Over the last four years, elected Democrats at all levels, and ACA supporters generally, have responded to the constant bad news about Obamacare like deer staring at headlights on a Mac truck. They knew they were about to become roadkill, but they didn’t know what to do about it, so they froze in the crouch position as the lights bore down on them. And now that they have survived being run over, what are they thinking? They know the Affordable Care Act was a significant factor in their losses in 2010, 2014 and 2016, but are they now ready to concede that their high hopes for the managed care cost-containment nostrums in the ACA were based on faith, not evidence, and that that faith severely damaged their party? Who knows? To continue the deer-in-the-lights analogy, they appear to be coming out of their crouch and thanking the gods they didn’t get killed, but they’re still in the middle of the road and too confused to know what to do next.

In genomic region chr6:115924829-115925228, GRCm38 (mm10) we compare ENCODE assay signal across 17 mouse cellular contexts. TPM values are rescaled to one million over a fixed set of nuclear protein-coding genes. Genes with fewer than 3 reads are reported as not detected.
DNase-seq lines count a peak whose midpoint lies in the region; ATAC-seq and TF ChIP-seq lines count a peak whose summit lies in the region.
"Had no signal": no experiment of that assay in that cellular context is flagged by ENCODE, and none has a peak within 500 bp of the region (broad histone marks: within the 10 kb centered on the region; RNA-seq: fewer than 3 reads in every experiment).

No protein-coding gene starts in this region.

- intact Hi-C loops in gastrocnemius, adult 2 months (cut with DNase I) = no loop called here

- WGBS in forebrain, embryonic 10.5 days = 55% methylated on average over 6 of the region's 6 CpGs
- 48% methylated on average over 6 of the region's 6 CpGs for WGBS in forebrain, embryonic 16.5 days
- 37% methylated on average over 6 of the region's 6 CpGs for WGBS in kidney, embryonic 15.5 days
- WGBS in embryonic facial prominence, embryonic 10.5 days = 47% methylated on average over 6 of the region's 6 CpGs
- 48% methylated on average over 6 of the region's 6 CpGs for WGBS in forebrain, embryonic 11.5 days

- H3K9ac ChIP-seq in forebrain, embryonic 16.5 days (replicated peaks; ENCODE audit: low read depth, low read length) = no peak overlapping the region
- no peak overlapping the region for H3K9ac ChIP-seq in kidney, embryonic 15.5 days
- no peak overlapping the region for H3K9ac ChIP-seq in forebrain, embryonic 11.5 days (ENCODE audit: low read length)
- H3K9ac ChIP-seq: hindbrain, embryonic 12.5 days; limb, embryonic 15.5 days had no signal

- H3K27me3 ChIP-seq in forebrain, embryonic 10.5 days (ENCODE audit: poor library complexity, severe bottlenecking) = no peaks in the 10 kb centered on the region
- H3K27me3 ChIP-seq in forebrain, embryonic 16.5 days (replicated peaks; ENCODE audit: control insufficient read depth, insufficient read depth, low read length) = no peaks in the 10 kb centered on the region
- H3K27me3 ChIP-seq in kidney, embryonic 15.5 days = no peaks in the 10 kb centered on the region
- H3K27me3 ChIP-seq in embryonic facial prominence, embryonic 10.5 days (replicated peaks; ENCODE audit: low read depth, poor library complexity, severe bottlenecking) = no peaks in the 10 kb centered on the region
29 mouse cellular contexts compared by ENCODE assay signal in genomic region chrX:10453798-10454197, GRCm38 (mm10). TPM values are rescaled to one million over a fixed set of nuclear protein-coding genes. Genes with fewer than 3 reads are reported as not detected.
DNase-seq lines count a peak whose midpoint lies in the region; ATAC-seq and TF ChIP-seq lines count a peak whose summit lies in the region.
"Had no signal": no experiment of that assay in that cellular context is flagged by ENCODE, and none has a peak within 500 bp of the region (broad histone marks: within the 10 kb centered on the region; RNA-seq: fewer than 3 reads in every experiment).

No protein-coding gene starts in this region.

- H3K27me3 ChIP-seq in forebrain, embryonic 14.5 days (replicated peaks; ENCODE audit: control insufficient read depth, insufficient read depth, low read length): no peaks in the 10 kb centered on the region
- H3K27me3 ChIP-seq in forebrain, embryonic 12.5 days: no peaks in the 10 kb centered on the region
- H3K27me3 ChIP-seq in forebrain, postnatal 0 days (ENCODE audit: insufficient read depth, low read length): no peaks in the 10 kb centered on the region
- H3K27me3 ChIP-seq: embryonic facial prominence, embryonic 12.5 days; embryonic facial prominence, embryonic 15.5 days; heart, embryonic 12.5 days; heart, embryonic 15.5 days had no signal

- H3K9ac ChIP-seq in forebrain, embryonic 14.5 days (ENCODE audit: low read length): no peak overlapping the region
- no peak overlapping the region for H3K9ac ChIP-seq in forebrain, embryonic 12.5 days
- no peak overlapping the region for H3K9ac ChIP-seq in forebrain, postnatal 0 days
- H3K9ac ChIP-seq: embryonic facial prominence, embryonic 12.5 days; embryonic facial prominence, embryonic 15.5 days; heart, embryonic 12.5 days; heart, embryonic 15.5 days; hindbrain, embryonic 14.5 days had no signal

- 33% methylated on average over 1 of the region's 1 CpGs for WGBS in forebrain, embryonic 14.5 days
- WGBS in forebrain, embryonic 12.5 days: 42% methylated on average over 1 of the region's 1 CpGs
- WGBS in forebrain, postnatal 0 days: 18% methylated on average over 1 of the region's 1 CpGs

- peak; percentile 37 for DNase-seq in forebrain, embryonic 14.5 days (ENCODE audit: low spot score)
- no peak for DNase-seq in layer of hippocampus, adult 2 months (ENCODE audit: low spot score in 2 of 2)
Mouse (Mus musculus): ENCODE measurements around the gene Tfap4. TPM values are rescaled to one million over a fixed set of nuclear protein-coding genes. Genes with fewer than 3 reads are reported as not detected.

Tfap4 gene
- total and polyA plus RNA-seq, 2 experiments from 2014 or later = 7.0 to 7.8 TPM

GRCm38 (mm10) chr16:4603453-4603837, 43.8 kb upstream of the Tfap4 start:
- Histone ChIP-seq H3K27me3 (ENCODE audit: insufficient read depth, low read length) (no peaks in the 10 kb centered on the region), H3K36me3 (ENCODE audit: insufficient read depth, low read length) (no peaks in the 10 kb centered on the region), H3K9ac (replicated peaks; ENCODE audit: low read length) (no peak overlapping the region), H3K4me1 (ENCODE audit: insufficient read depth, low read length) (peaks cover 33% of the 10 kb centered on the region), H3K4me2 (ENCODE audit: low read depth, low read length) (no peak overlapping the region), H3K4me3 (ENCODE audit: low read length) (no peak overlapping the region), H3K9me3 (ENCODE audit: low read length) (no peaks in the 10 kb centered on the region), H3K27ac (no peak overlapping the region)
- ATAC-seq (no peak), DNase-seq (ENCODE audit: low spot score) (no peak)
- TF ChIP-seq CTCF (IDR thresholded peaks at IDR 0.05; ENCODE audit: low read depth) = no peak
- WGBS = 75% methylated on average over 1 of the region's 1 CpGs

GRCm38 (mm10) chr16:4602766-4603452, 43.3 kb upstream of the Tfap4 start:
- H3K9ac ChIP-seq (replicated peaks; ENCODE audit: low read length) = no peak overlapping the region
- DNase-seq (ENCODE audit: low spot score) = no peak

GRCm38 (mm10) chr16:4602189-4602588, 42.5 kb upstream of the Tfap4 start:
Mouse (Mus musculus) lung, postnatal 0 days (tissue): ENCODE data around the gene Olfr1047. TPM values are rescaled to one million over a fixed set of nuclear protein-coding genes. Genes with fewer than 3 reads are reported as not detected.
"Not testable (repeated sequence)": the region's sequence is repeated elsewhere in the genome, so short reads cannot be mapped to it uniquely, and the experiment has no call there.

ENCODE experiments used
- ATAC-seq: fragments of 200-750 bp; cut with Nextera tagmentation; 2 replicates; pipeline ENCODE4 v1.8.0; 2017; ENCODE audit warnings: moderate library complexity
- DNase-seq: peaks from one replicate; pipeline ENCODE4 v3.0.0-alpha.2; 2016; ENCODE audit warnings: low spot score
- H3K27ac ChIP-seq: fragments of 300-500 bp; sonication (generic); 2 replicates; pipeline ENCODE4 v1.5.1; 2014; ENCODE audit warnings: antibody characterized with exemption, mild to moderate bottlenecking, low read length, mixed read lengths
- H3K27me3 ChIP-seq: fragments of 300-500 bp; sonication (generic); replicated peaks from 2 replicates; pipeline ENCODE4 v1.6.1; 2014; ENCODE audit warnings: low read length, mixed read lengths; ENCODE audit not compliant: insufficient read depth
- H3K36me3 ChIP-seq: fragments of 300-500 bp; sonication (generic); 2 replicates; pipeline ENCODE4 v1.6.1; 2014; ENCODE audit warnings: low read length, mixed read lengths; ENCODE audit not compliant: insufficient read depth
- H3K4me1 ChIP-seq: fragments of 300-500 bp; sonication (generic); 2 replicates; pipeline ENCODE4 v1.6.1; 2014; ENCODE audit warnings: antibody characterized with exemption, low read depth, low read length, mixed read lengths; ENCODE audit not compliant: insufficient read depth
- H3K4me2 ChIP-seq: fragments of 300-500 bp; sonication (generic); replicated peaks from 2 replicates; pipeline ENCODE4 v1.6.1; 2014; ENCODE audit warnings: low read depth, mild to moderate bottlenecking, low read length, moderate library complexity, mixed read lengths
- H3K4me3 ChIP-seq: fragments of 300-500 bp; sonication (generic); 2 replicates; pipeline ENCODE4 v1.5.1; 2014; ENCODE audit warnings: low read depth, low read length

The Democrats have suffered the political equivalent of a near-death experience. Near-death experiences can cause people to develop fresh thinking about old problems. But they can also cause PTSD and make people fearful of change. I predict that that over the next two to four years the PTSD effect will rule Democratic strategy even as a large portion of the Democrats’ base demands fresh thinking. I predict, therefore, that even if Trump decides to approach Democrats for help fixing the ACA during this session of Congress, Democrats won’t coalesce around Medicare-for-all but will instead cooperate with some tinkering with the ACA and some tinkering with a few other health-related programs, possibly including MACRA.